[EM] Sociological issues of elections

Fred Gohlke fredgohlke at verizon.net
Wed Sep 4 11:50:23 PDT 2013

Michael Allan said it best:

   "The individual votes are brought together to make a result,
    but the individual voters are not brought together as such
    to make a decision; therefore no valid decision can be
    extracted from the result."

 > Vidar Wahlberg wrote:
 > Giving the electors balanced information and maintaining a
 > transparent government is desirable, but this also depends on
 > media and influental people "playing by the book". While better
 > information obviously will improve electors ability to make
 > rational decisions, it will still be quite possible to
 > influence the voters based on less relevant traits (charisma,
 > fearmongering, etc). Then again, what is relevant and what is
 > not is neither a clear distinction.

 > I mainly wanted to raise the subject that there's a lot of
 > information going around before an election that's only meant
 > to convince the elector to vote for a certain candidate/party,
 > regardless of whether that would be the electors preference
 > given enough insight into the candidate/party's capability. I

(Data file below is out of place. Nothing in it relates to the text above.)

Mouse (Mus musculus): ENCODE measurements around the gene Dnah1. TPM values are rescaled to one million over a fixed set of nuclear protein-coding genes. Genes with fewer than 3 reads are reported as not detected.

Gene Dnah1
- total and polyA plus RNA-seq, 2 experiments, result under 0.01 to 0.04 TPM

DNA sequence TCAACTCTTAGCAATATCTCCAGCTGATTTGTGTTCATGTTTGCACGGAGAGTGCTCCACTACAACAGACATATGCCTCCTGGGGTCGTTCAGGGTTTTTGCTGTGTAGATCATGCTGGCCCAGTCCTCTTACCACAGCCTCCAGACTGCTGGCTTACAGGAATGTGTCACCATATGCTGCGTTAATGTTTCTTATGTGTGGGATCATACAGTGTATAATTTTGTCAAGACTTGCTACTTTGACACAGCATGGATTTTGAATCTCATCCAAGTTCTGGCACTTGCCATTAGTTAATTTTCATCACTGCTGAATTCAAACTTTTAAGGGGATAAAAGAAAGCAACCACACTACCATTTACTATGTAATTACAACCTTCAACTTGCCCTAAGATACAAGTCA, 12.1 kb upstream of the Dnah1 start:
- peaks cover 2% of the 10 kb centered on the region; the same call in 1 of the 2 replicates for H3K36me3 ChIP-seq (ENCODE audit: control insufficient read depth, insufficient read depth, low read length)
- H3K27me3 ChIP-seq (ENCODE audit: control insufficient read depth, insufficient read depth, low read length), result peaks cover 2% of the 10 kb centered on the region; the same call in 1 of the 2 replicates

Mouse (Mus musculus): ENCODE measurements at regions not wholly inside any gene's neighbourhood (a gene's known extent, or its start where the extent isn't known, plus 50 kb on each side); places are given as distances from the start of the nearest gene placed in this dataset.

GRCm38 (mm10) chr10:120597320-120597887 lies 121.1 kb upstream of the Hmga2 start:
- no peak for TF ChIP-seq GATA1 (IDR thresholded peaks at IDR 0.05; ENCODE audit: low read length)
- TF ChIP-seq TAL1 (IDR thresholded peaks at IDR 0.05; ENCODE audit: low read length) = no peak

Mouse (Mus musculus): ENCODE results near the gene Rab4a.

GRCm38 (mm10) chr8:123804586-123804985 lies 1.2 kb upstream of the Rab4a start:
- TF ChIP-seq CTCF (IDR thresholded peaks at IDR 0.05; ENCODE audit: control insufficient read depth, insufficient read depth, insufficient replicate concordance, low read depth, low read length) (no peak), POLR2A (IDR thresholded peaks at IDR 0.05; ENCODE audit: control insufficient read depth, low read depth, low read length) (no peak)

> would like to see a system where electors are encouraged to
 > gain insight and reflected views, and vote thereafter.

As you point out, the information flowing before an election is intended 
to sway the voters - and it's pervasive.  We can't escape it.  The only 
people who will work their way through the mass of misinformation and 
disinformation are those who are vitally affected by the decisions. 
They have to have a personal interest in seeking out the information.

One of the values in the hybrid system Kristofer described is that the 
500 people who are competing for 150 seats in the legislature all have a 
reason to get a clear understanding of their competitors views and their 
character before they vote; they are candidates, too.

Fred Gohlke

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